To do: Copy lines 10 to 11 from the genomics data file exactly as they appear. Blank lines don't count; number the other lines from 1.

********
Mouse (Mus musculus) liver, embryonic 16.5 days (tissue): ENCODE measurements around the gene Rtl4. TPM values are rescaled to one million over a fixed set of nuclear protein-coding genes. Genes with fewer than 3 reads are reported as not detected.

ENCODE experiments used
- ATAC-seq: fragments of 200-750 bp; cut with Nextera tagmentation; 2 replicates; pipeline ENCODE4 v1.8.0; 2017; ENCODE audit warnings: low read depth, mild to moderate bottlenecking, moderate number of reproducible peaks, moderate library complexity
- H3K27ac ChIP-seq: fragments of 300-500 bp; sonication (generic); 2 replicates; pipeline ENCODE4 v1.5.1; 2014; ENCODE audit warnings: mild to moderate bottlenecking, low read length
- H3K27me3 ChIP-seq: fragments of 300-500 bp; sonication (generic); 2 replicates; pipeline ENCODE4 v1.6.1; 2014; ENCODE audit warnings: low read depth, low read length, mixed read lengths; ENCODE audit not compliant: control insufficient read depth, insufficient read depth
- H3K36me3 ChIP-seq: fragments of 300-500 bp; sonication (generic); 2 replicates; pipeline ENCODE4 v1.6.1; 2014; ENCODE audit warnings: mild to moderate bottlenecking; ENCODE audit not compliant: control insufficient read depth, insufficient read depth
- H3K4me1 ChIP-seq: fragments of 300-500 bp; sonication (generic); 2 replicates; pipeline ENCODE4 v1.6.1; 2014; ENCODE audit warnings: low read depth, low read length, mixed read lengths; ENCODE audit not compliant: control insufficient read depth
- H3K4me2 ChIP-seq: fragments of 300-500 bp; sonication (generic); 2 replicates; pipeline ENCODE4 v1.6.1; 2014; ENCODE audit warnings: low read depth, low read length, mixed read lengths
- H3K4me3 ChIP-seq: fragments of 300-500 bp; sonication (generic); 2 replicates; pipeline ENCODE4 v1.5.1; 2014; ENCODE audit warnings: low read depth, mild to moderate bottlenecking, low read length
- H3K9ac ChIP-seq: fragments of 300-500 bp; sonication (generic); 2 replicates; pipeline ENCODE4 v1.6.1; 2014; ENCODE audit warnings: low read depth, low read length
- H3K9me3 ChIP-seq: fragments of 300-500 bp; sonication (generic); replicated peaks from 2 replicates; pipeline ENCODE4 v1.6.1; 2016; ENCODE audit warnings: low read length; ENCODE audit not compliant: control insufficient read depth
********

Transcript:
- H3K9ac ChIP-seq: fragments of 300-500 bp; sonication (generic); 2 replicates; pipeline ENCODE4 v1.6.1; 2014; ENCODE audit warnings: low read depth, low read length
- H3K9me3 ChIP-seq: fragments of 300-500 bp; sonication (generic); replicated peaks from 2 replicates; pipeline ENCODE4 v1.6.1; 2016; ENCODE audit warnings: low read length; ENCODE audit not compliant: control insufficient read depth